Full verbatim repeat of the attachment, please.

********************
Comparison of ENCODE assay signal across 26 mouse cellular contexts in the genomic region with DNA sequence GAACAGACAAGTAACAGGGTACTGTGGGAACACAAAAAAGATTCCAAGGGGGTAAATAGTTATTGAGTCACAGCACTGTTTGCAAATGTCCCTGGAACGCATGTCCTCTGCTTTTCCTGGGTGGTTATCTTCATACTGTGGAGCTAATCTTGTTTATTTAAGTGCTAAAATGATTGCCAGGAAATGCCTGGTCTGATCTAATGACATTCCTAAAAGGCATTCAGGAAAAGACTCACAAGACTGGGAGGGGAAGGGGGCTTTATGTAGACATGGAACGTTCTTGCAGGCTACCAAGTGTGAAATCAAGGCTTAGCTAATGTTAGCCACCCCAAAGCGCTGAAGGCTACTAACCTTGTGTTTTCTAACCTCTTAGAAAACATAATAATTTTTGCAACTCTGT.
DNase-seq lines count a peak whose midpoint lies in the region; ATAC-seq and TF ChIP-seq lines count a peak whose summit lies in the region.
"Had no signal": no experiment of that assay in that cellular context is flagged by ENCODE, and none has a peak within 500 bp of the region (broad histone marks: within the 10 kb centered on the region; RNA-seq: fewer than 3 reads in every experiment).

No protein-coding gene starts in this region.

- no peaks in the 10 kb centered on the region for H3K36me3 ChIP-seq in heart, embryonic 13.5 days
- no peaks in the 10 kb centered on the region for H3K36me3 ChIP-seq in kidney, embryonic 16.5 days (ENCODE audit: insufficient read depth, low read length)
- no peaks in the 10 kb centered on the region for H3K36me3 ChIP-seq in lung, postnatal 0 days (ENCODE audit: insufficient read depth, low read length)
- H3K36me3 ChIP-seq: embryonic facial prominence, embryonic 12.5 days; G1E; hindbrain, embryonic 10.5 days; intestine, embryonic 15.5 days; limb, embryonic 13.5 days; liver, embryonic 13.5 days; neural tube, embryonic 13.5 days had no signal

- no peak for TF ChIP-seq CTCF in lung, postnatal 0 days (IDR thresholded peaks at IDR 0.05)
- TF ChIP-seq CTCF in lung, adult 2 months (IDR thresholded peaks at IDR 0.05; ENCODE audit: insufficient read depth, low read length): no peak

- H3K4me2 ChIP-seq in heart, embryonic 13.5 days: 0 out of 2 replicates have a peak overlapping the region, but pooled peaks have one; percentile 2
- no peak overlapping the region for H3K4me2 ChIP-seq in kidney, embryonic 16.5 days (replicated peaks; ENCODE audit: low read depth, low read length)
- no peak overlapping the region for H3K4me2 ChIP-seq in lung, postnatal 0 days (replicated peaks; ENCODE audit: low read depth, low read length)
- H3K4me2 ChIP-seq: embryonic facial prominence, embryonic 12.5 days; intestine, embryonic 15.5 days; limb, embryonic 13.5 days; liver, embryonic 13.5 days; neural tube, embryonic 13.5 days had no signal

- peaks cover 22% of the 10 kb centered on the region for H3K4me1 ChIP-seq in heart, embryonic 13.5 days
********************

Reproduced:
Comparison of ENCODE assay signal across 26 mouse cellular contexts in the genomic region with DNA sequence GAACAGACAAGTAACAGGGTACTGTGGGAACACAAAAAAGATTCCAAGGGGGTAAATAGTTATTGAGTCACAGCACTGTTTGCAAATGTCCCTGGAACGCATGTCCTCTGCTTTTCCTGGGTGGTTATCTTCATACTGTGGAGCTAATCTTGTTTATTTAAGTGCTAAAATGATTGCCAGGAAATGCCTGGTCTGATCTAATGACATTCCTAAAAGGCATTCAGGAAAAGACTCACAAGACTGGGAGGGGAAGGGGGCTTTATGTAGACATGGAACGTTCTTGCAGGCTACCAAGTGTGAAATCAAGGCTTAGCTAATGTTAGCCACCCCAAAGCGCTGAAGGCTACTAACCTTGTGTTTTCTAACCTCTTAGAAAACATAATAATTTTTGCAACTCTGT.
DNase-seq lines count a peak whose midpoint lies in the region; ATAC-seq and TF ChIP-seq lines count a peak whose summit lies in the region.
"Had no signal": no experiment of that assay in that cellular context is flagged by ENCODE, and none has a peak within 500 bp of the region (broad histone marks: within the 10 kb centered on the region; RNA-seq: fewer than 3 reads in every experiment).

No protein-coding gene starts in this region.

- no peaks in the 10 kb centered on the region for H3K36me3 ChIP-seq in heart, embryonic 13.5 days
- no peaks in the 10 kb centered on the region for H3K36me3 ChIP-seq in kidney, embryonic 16.5 days (ENCODE audit: insufficient read depth, low read length)
- no peaks in the 10 kb centered on the region for H3K36me3 ChIP-seq in lung, postnatal 0 days (ENCODE audit: insufficient read depth, low read length)
- H3K36me3 ChIP-seq: embryonic facial prominence, embryonic 12.5 days; G1E; hindbrain, embryonic 10.5 days; intestine, embryonic 15.5 days; limb, embryonic 13.5 days; liver, embryonic 13.5 days; neural tube, embryonic 13.5 days had no signal

- no peak for TF ChIP-seq CTCF in lung, postnatal 0 days (IDR thresholded peaks at IDR 0.05)
- TF ChIP-seq CTCF in lung, adult 2 months (IDR thresholded peaks at IDR 0.05; ENCODE audit: insufficient read depth, low read length): no peak

- H3K4me2 ChIP-seq in heart, embryonic 13.5 days: 0 out of 2 replicates have a peak overlapping the region, but pooled peaks have one; percentile 2
- no peak overlapping the region for H3K4me2 ChIP-seq in kidney, embryonic 16.5 days (replicated peaks; ENCODE audit: low read depth, low read length)
- no peak overlapping the region for H3K4me2 ChIP-seq in lung, postnatal 0 days (replicated peaks; ENCODE audit: low read depth, low read length)
- H3K4me2 ChIP-seq: embryonic facial prominence, embryonic 12.5 days; intestine, embryonic 15.5 days; limb, embryonic 13.5 days; liver, embryonic 13.5 days; neural tube, embryonic 13.5 days had no signal

- peaks cover 22% of the 10 kb centered on the region for H3K4me1 ChIP-seq in heart, embryonic 13.5 days